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Hydrogel for Transpiration Cooling

Company: The Johns Hopkins University Applied Physics Laboratory

Primary: ME
Secondary: MATSE
Optional: ESC, IE

Non-Disclosure Agreement: NO

Intellectual Property: NO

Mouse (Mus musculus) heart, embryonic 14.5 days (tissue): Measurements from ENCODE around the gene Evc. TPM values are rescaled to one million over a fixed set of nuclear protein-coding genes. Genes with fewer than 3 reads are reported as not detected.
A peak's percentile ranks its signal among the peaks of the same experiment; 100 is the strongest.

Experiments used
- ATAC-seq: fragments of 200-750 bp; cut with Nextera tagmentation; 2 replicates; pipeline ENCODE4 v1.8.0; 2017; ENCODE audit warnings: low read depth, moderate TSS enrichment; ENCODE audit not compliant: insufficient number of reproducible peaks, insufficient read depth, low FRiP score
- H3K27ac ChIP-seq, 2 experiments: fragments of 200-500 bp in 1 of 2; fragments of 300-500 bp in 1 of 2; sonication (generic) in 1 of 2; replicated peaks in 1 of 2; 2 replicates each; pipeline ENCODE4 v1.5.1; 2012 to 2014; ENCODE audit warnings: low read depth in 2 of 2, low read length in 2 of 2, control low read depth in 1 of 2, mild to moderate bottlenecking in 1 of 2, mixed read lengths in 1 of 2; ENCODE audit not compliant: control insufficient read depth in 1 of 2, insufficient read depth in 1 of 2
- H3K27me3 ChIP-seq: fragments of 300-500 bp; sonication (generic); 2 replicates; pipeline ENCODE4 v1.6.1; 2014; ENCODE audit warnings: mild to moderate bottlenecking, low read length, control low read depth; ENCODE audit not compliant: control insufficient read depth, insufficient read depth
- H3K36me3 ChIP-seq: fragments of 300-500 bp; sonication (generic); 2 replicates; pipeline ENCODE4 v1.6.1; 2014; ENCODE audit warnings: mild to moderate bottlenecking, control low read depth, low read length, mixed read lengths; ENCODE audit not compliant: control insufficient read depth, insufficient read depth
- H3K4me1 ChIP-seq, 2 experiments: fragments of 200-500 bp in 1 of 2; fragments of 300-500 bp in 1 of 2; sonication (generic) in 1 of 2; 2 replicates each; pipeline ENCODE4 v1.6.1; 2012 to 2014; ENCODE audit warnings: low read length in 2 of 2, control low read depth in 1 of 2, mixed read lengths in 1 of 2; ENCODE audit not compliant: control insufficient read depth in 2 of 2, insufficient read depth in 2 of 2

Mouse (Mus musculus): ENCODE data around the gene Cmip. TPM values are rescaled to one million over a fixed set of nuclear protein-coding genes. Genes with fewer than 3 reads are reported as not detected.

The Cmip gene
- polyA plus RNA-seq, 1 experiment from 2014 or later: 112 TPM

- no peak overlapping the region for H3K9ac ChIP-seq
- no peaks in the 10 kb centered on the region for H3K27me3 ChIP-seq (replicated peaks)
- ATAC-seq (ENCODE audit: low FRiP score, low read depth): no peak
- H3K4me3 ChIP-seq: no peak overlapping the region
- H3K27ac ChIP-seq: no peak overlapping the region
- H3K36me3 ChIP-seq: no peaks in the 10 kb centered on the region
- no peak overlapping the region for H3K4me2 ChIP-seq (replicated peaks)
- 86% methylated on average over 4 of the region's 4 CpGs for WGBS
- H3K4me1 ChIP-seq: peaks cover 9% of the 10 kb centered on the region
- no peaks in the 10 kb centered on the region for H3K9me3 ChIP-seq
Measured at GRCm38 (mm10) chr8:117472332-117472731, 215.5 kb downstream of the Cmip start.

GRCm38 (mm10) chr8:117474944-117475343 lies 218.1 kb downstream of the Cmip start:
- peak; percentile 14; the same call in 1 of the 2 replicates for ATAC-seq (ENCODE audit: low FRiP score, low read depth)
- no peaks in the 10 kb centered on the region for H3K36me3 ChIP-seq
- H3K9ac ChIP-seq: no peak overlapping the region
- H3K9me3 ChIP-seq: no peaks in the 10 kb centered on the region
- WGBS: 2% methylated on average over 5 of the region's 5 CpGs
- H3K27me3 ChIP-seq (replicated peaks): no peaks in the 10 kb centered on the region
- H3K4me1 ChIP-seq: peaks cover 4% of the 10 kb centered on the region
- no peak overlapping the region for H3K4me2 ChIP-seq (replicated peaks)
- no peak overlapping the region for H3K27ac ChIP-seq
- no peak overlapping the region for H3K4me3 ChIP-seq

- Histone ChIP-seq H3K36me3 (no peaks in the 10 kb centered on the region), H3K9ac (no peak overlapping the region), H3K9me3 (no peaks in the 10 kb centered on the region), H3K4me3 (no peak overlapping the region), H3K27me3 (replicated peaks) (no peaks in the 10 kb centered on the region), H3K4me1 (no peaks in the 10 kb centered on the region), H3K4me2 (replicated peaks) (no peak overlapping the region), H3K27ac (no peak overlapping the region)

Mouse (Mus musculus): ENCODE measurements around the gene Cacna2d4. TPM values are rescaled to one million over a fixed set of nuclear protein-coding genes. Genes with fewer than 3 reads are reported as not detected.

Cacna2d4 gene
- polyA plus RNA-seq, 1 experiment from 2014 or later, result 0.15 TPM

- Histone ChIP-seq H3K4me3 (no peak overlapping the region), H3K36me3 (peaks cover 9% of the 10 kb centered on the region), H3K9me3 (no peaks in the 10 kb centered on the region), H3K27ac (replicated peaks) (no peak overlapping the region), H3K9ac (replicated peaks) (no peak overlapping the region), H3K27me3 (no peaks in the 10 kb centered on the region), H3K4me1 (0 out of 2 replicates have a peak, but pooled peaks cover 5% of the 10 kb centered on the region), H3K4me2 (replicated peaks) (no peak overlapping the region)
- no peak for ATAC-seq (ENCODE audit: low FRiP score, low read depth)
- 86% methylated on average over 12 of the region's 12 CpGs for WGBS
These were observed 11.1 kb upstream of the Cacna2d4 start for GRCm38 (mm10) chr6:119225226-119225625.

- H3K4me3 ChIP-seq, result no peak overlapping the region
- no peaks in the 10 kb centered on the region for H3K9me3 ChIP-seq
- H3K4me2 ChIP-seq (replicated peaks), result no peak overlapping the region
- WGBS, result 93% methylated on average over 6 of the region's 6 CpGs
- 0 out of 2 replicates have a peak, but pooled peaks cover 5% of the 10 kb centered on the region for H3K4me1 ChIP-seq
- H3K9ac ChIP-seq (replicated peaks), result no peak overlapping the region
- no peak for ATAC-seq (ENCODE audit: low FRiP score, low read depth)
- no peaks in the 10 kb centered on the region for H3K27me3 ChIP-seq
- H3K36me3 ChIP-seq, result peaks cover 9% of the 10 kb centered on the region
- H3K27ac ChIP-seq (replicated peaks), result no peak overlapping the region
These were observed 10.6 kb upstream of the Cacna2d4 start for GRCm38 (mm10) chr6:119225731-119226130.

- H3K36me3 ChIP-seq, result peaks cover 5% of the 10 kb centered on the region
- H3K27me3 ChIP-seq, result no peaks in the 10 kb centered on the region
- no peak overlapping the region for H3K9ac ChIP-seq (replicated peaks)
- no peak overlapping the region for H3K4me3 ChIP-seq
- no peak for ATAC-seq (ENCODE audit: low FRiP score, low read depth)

NEED Transpiration cooling is achieved by moving a liquid or gas coolant through a hot structure to absorb and eject a portion of the heat by evaporation through a porous skin. This highly effective cooling technique has been theoretically investigated and demonstrated in experimental and operational settings. For example, SpaceX successfully employed transpiration cooling in their reusable second stage rocket motors and spacecraft to mitigate the harsh conditions of reentry. Transpiration cooling systems typically consist of a porous skin, coolant tank, coolant channels, a pump, and control systems. These complex systems are feasible for large vehicles but may become impractical for smaller vehicles or subsystems due to weight and size restrictions. Therefore, there is an urgent need for the development of a “low profile” and practical transpiration cooling technique that is suitable for smaller vehicles, especially when only transient (seconds) or short term (tens of seconds) of cooling is needed. CONCEPT Investigate the potential for a fiber reinforced thermal management concept based on hydrogel structures for transpiration cooling. Hydrogels are three-dimensional polymer network structures able to absorb large amounts of water to form a “solid” form of water, especially when reinforced with a porous solid scaffold. Structurally (metal lattice) reinforced hydrogels can be engineered to release a phase changing cooling medium to reduce surface temperatures during most thermally aggressive operations while maintaining shape stability. Such designs will significantly reduce the footprint of the transpiration cooling system by eliminating the need for pumping and control systems. PROJECT DESCRIPTION The main tasks include: 1. Use thermal and mass simulation tools to design, analyze, and evaluate a “self-pumping” transpiration cooling system based on embedded hydrogel coolant 2. Fabricate a representative test coupon by metal additive manufacturing 3. Test the cooling effectiveness with a high velocity oxygen fuel system (to be done at JHU/APL). 4. Improve both theoretical and experimental designs of the hydrogel based transpiration system by examining the test results.